Would it be normal if regulations for trade in goods and prices of products in supermarkets were to be decided only by big companies, like Viva Fresh, ETC and Emona?
Most likely, many small grocery stores and consumers would react because of the clear conflict of interest and the opportunities it would give these companies to reach agreements that would enable them to preserve their dominant role in the market.
Not only would small grocery stores — that together employ more people (with or without contracts) than large supermarkets — suffer the consequences, but consumers would also suffer from the increase in prices which would follow as a consequence of agreements reached by the mercantile cartel.
Such a process of decision-making would be contested because it wouldn’t necessarily act in the best interest of consumers and other actors of the sector, but large companies would rather cement their own dominant role and establish cartels between networks of large supermarkets.
It would be more or less the same if all of the responsibility and burden of reforming or designing a new electoral system was to fall only on political parties already represented in the Assembly of Kosovo.
Inevitably, political parties in the Assembly would be directed by narrow partisan objectives to develop an electoral system ensuring the capitalization of their electoral results in zones in which they have great support. Moreover, political parties would not necessarily design an electoral system that would address the crisis of representation and legitimacy with which they, as well as the Assembly, are faced today.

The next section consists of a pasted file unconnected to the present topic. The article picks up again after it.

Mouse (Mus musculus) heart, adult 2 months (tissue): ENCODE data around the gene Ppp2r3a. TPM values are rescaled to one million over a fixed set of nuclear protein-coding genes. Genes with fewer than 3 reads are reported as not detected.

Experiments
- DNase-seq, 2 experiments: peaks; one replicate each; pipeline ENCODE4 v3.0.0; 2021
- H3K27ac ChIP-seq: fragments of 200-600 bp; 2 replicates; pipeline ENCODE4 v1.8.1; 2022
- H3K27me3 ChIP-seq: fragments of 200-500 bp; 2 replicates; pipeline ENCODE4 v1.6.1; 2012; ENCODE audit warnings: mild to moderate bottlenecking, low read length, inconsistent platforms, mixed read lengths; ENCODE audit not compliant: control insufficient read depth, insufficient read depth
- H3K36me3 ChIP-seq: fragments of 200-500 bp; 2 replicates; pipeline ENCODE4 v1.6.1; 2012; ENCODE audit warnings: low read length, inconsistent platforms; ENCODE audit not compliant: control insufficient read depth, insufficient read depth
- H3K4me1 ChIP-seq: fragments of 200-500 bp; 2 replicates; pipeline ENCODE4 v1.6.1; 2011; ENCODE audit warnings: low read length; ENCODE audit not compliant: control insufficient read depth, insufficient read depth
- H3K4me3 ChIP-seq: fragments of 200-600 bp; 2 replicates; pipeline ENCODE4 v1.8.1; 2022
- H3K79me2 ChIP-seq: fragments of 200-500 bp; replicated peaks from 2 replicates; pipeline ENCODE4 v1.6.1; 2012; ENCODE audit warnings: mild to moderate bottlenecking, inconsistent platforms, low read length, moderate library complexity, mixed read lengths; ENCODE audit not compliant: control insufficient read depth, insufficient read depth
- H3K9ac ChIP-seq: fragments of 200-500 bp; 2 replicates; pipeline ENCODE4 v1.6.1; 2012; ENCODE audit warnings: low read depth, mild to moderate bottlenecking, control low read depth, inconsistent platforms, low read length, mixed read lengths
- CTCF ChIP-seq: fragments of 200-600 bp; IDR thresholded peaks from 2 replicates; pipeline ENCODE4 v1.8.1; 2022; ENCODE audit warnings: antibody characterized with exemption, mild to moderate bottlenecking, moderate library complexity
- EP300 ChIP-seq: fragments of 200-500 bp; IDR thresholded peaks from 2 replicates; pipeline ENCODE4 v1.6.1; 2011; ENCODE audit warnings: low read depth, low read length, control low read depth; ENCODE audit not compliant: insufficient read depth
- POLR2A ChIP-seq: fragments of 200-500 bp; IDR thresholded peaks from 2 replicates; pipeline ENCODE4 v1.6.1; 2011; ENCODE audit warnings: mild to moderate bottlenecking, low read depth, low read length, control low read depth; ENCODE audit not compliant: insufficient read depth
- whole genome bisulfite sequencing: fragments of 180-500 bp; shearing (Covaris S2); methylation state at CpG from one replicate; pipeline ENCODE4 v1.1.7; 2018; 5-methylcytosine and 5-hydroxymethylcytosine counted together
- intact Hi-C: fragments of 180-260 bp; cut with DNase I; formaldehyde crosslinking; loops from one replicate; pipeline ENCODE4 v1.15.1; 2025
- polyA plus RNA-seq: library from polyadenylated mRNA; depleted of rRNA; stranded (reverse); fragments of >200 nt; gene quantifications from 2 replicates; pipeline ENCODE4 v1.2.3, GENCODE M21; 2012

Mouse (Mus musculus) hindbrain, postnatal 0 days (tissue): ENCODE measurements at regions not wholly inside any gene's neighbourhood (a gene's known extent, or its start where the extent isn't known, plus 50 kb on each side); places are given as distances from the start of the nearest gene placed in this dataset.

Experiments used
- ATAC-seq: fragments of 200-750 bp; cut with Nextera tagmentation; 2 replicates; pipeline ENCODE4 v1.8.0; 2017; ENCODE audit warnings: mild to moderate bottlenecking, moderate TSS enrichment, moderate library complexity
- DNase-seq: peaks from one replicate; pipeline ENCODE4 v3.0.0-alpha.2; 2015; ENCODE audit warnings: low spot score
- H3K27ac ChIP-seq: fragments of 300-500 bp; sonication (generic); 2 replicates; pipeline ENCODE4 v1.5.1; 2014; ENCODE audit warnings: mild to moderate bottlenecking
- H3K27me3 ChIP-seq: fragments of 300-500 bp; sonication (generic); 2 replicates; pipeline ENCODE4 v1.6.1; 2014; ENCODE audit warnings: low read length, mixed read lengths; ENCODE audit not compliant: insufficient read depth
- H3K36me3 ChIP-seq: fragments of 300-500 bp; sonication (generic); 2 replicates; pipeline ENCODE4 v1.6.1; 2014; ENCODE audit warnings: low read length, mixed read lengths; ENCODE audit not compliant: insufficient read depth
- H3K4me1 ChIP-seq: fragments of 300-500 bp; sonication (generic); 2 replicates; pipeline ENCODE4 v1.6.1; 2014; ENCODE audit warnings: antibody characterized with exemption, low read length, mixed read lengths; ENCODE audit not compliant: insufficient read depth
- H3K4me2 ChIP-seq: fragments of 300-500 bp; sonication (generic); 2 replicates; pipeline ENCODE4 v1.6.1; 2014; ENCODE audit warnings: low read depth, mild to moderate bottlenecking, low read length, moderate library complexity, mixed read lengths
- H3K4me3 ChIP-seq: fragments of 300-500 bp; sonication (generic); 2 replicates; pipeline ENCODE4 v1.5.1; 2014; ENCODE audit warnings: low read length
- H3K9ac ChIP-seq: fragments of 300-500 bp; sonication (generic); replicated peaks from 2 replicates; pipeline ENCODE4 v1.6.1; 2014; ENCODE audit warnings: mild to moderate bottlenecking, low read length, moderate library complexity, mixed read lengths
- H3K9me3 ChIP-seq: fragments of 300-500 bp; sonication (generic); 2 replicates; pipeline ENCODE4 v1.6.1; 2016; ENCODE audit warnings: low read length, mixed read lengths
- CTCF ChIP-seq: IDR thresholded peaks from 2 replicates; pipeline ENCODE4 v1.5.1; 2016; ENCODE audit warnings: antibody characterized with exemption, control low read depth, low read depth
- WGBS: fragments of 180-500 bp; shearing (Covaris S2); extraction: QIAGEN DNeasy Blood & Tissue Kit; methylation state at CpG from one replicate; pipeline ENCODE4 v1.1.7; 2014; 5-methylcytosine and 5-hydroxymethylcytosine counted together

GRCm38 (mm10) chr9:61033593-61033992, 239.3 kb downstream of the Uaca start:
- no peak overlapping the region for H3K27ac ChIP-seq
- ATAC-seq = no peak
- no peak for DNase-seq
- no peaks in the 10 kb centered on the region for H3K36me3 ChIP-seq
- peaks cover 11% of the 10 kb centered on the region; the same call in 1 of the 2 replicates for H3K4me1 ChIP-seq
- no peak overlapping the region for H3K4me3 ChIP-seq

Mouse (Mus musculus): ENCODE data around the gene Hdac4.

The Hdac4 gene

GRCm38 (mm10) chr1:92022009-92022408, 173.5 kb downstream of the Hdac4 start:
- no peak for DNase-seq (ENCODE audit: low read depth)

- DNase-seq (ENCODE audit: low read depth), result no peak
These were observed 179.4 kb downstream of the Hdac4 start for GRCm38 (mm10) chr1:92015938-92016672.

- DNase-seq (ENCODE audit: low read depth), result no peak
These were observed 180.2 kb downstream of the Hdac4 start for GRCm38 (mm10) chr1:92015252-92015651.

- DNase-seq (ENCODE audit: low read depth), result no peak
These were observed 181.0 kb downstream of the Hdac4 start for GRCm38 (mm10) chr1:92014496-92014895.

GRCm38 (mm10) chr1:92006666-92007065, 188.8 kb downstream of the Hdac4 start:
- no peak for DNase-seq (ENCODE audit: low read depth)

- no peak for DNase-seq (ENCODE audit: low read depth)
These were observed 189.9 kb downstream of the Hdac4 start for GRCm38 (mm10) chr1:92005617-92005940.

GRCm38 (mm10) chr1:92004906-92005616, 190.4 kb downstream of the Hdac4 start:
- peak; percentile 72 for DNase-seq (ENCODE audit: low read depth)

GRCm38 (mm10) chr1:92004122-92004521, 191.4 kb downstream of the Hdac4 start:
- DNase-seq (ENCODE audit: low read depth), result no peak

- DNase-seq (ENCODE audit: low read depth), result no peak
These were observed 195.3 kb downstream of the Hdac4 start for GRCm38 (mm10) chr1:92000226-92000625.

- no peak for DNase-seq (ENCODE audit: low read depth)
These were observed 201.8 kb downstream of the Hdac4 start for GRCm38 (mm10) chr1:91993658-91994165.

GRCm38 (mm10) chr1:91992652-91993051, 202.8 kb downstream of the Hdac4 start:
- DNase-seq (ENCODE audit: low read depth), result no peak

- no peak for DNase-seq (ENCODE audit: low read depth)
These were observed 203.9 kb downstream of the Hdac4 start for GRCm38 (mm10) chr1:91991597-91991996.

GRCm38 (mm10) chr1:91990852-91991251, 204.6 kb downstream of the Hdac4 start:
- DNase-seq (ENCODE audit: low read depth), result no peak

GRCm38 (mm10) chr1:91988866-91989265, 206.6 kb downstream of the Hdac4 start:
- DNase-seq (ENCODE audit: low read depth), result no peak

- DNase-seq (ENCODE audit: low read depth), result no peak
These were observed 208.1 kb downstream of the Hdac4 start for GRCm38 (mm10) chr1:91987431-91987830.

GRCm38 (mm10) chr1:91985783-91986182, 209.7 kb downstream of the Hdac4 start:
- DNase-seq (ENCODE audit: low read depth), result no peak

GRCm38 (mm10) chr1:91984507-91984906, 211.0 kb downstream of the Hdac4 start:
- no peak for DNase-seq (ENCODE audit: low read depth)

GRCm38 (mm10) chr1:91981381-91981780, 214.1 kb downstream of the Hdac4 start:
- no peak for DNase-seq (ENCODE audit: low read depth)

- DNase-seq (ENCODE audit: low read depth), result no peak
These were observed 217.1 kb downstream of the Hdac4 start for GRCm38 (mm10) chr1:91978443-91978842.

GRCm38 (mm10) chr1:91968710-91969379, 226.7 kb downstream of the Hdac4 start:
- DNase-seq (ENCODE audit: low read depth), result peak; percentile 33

If we add the concerns regarding the internal functioning of political parties — the lack of democracy and accountability — as well as the growing influence of oligarchs or criminal networks over parties, then we are inclined to ask: should we allow political parties in the Assembly to be the only ones deciding on the key regulations of the political game — the electoral system?
From 2011 onwards, attempts to reform or alter the electoral system have repeatedly failed. As a reminder, in 2011 when the PDK, LDK and AKR agreed on electing Atifete Jahjaga as president, they also agreed on forming a parliamentary commission for electoral reform. As a result, the Assembly of Kosovo passed a resolution approving this political statement and established the commission.
Although the parliamentary commission worked to prepare amendments to electoral laws (for the Assembly of Kosovo and the election of the President of Kosovo), these never made it to the agenda of the Assembly and were never approved by political actors.